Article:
Metabolic pathways for production and recycling of the visual chromophore, retinal, are essential for vision. In vertebrates, the key recycling reaction, namely trans-to-cis isomerization, depends on the retinal pigmented epithelium protein, RPE65. Mutations in RPE65 lead to a spectrum of retinal dystrophies ranging from Leber congenital amaurosis (LCA) to autosomal recessive retinitis pigmentosa (RP). Aside from null mutations, RPE65 missense mutations may affect protein stability, catalytic activity and membrane association. However, without sufficient structural information it is impossible to truly understand the functioning of RPE65 and the consequences of these mutations. Recent biochemical evidence indicates that the RPE65-related insect carotenoid-oxygenase, NinaB, catalyzes a combined carotenoid cleavage and trans-to-cis isomerization reaction. Thus, comparing the structures of RPE65 and NinaB constitutes a unique challenge that will contribute to our understanding of RPE65 function and help delineate the consequences of amino acid substitutions in this critical enzyme. The robust enzymatic activity of NinaB will allow translating structural predications into functional testing of key residues for trans-to-cis-isomerization, oxidative cleavage, enzyme/substrate and membrane interactions for this class of proteins. In this context we propose three specific aims involving structural, biochemical and physiological approaches to analyze the structure and function of retinoid- and carotenoid-converting enzymes.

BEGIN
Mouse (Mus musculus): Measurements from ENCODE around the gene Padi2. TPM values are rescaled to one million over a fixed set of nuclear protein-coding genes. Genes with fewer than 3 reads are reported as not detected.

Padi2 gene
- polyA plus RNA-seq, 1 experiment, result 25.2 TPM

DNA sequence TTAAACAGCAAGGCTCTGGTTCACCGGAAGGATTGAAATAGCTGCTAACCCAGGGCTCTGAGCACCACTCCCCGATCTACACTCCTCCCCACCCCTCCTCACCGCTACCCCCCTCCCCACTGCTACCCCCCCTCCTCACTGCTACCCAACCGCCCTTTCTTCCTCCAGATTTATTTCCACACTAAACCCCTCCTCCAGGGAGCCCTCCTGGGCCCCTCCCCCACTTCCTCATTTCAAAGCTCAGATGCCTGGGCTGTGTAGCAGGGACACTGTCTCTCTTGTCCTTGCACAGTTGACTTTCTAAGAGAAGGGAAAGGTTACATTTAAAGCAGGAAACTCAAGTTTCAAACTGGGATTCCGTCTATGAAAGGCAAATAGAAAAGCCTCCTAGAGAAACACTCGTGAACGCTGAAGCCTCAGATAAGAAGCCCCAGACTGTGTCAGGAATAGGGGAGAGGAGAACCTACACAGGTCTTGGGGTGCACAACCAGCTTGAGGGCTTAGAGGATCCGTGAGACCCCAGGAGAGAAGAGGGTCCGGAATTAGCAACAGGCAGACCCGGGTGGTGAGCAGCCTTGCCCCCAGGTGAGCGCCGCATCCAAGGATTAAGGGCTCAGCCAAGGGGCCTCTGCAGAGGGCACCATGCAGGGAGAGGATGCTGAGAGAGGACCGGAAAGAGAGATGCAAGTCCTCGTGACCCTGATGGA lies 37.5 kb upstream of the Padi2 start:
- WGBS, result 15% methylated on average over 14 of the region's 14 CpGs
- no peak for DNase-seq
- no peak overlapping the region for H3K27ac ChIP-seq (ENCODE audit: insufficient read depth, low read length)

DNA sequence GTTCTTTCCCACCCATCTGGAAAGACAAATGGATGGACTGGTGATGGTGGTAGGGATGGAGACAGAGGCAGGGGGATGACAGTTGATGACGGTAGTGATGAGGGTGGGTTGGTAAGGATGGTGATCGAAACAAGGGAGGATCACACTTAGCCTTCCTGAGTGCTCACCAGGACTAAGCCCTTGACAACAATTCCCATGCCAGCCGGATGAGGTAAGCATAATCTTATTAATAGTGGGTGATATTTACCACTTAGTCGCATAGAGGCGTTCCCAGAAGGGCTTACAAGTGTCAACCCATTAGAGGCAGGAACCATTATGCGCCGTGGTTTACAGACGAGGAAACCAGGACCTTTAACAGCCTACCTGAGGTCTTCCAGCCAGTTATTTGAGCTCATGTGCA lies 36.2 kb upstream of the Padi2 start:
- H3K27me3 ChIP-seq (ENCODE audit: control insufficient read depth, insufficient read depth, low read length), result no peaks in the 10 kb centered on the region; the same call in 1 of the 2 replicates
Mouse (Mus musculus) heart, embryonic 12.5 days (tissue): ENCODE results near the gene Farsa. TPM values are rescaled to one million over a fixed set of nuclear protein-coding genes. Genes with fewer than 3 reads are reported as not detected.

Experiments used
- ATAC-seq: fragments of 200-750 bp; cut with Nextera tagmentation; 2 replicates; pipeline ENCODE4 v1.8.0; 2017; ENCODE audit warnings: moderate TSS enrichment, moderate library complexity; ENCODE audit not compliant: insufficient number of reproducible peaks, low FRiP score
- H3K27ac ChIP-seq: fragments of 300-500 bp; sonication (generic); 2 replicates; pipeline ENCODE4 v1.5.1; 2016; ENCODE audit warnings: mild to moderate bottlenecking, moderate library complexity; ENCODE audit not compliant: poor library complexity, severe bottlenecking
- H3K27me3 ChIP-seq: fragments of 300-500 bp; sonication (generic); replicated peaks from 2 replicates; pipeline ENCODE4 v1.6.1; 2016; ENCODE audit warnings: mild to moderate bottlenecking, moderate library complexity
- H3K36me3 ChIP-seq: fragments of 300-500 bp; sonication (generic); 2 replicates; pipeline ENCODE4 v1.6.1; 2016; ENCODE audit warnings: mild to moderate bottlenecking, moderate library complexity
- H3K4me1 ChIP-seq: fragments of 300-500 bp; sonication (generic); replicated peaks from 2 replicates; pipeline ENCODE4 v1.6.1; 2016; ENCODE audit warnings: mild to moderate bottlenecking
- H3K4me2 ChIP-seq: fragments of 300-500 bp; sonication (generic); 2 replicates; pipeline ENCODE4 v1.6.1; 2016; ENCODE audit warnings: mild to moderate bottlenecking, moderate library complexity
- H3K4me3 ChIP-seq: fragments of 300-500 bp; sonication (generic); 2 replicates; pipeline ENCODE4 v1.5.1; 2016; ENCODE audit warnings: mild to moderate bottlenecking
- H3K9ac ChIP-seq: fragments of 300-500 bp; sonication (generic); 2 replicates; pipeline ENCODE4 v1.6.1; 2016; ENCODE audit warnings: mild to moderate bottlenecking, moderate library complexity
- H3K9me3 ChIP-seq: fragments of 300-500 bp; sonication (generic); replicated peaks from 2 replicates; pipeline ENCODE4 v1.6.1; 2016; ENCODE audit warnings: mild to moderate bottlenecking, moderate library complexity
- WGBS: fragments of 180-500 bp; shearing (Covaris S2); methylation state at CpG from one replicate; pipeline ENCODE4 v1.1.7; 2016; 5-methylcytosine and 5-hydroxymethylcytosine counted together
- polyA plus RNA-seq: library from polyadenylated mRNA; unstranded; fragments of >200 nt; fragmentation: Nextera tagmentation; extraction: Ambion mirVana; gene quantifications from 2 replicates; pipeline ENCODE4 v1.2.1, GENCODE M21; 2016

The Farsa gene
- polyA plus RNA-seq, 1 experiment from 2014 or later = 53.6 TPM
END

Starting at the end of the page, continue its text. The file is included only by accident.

In Aim 1, we will compare the molecular structures of RPE65 and NinaB. Determining the crystal structure of native RPE65 at 2.14 E resolution was a breakthrough critical to this endeavor. Now we propose to determine the structure of recombinant NinaB. Comparing structures of RPE65 and NinaB will allow identification of critical residues related to the oxidative cleavage reaction, isomerase reaction, substrate interactions and membrane association.
In Aim 2, the structural basis for membrane association of RPE65 and NinaB will be elucidated. Based on the structural analysis of RPE65, we will test the roles of palmitoylation, hydrophobic protein/membrane interactions and dimerization.
In Aim 3, a structure-based dissection of isomerase and oxygenase activities will be accomplished. Due to structural conservation of carotenoid-oxygenases and RPE65, comparisons of the substrate binding regions provide an opportunity to indentify amino acid residues required for the all-trans to 11-cis isomerase reaction. Aside from contributing fundamentally to understanding the chemistry of vision, this approach will help delineate the consequences of amino acid substitutions in these enzymes that are associated with impaired ocular vitamin A metabolism. Such knowledge also could translate into improved therapies for patients with disabling mutations in RPE65.
Comprehensive knowledge of biological structures and molecular events that comprise their mechanism of action is needed to improve our understanding and treatment of retinal diseases such as retinitis pigmentosa (RP) and age-related macular degeneration (AMD). But molecular understanding of key enzymes in the visual cycle is still lacking. The objective of this research is to elucidate the pathway for chromophore production from carotenoids including its trans-to-cis isomerization.
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